A while ago we did some research about industrial control systems (ICS) and found a file named “photo.scr” on some of those. We want to share what we’ve learned about this file in this blogpost - in order to make sure that people find out how the malware works and how you can protect yourself from such a threat.
At the beginning we were not sure about the “photo.scr”. We discovered the file in all folders on some systems and there was also an autodownload starting when we tried to open a HTML-file (the help-file of an ICS-software). That was the point when we decided to take a deeper look at it. Not much time passed before we found out that the file belongs to a cryptomining-botnet which was also covered by some security companies in other publications.
We already decribed some results in a german article on the IT-news site golem.de: Kritische Infrastrukturen: Wenn die USV Kryptowährungen schürft
For the analysis we maily used the service malwr.com. We uploaded a few samples to the website and also found some other reports from people who uploaded similar samples. As far as we know, most of the samples are following similar patterns of behaviour. In this blogpost we focuse on this sample - because we found it on an ICS and took a deeper look at it.
The file is 1578496 bytes (~1.6 MB) big and is identified as
PE32 executable (GUI) Intel 80386 (stripped to external PDB), for MS Windows.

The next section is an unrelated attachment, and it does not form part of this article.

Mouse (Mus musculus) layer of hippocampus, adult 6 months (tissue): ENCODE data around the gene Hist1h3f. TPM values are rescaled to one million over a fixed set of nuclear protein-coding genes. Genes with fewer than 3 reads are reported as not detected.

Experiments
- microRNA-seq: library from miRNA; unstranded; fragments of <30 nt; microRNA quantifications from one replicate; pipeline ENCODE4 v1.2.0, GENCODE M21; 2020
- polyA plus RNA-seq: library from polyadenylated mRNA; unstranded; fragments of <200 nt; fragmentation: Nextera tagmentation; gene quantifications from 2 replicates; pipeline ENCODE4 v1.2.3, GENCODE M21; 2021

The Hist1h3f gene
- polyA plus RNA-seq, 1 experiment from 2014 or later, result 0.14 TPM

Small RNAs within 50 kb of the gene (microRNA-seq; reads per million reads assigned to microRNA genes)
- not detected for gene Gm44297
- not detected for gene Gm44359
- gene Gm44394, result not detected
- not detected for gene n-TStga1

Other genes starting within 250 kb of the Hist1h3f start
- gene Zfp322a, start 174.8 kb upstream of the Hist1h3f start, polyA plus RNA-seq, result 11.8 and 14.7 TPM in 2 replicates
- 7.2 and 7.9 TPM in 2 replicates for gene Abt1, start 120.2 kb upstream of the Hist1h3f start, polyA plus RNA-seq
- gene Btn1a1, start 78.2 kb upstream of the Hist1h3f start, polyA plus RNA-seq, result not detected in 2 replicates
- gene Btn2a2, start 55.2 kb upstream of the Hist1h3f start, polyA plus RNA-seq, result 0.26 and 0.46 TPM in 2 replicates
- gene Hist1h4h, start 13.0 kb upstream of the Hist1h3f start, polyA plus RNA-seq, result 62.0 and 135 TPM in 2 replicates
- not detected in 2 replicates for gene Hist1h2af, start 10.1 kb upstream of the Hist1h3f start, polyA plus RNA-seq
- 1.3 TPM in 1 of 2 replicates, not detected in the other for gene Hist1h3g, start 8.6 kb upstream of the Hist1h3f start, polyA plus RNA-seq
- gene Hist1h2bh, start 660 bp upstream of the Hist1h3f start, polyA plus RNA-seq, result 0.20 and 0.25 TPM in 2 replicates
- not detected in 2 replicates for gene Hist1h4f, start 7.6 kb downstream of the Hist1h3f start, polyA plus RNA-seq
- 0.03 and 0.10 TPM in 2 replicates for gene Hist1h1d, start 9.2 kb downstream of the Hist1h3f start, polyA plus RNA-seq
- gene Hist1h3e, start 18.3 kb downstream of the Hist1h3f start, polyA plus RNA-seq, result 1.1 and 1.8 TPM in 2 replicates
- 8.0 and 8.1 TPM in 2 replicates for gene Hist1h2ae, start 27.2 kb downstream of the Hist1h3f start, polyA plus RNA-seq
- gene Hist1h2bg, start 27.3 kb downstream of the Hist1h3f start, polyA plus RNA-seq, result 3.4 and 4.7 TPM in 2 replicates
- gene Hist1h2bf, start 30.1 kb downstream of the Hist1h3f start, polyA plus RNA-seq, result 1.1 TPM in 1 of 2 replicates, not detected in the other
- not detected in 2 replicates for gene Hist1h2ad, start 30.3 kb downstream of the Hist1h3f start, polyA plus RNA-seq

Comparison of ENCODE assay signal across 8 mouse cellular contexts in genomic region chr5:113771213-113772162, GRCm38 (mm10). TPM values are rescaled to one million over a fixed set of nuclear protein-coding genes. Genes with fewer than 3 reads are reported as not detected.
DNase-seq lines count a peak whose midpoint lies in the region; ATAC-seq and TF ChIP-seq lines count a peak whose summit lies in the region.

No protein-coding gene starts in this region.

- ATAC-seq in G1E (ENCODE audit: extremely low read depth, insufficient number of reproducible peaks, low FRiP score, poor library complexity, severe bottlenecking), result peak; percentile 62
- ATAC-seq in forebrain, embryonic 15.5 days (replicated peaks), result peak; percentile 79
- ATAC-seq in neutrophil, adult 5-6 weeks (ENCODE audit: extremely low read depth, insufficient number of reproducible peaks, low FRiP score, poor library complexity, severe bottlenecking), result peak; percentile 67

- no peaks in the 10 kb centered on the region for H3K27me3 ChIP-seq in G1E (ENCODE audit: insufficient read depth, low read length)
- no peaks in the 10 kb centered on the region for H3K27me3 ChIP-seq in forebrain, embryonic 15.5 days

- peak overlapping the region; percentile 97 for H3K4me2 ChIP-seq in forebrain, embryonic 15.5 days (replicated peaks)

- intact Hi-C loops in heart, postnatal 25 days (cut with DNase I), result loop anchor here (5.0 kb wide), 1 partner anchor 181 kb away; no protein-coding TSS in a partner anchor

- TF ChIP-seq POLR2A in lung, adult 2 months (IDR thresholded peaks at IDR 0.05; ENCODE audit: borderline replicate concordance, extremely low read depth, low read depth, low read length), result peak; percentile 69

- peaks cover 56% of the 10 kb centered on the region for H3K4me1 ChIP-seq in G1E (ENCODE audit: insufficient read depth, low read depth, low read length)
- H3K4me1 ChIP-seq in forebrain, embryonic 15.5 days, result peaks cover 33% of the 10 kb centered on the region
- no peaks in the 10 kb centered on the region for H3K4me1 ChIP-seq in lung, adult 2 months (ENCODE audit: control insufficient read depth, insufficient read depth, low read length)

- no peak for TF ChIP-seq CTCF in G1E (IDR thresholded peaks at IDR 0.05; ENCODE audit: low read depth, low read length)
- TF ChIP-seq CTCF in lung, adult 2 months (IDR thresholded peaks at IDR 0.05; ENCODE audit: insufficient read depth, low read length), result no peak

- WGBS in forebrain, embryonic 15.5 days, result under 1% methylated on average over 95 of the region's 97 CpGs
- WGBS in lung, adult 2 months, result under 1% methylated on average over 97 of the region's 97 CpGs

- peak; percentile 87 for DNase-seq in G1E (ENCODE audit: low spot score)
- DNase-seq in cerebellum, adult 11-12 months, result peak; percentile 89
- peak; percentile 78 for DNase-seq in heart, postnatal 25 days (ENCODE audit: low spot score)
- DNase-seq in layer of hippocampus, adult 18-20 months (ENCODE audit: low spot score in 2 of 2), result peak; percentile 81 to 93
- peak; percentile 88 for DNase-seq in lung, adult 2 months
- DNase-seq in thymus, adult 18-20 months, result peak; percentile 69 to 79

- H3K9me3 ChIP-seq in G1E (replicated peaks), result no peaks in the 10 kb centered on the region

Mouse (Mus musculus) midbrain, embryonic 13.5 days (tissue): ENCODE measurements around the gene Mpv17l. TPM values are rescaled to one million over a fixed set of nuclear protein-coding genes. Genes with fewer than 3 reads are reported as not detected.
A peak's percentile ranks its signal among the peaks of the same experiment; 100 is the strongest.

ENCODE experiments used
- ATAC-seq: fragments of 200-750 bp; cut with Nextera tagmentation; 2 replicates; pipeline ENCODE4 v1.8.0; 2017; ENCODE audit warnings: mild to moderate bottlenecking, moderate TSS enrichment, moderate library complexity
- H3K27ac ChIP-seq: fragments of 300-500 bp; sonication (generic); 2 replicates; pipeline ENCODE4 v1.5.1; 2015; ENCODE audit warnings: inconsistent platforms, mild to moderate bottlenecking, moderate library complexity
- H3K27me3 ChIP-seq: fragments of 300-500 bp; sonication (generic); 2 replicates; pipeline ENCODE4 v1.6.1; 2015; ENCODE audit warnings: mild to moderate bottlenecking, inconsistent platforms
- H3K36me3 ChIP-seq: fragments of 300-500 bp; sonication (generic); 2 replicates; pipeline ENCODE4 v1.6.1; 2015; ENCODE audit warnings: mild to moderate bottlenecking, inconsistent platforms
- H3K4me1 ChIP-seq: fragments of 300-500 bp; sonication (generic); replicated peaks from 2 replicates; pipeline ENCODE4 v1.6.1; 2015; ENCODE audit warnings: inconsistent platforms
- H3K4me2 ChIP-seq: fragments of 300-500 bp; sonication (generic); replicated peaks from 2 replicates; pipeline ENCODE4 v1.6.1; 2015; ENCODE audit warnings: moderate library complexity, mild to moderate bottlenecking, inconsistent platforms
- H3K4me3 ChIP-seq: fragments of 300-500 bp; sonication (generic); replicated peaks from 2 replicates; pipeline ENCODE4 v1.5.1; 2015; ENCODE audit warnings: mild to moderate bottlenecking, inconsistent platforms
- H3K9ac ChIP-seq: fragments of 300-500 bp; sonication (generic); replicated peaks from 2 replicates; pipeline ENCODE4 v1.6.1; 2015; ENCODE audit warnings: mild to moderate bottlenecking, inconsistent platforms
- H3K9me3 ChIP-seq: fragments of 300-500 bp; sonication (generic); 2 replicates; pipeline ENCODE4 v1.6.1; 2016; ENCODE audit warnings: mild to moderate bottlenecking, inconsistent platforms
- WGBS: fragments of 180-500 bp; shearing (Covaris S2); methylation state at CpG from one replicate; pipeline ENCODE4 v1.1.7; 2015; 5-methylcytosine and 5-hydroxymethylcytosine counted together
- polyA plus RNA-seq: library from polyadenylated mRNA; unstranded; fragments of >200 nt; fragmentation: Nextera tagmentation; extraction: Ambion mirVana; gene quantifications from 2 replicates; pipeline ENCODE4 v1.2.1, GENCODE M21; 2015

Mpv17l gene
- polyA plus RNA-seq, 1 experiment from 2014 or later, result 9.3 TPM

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Sample’s hash sums
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As we can see, the
.rsrc ressource section is with around 1,4 MB the biggest one. Let’s take a more closer look at it, but before that, we have to extract it. We can use wrestool :
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In this case we see many small files, but there is one which seems to be the most interesting one: The one with the suffix “RCDATA1”.
wrestool identified most resources as icons, but only two look like valid folder-icons. These icons seem to be used to trick some users (social engineering) to think that the program is a folder - to initiate a double click.
In some modern webbrowsers, e.g Firefox, there is a built-in protection: It shows that the file is an application despite having a folder icon.
The extraordinary big file also seemed to be a windows-executable:
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If one searches for the MD5-hash
3afeb8e9af02a33ff71bf2f6751cae3a, one can find a program with the name NsCpuCNMiner32.exe. We will find out the purpose of this program later.
The strings from the
.data section. There are some interesting entries!
For example which domains are used for communication: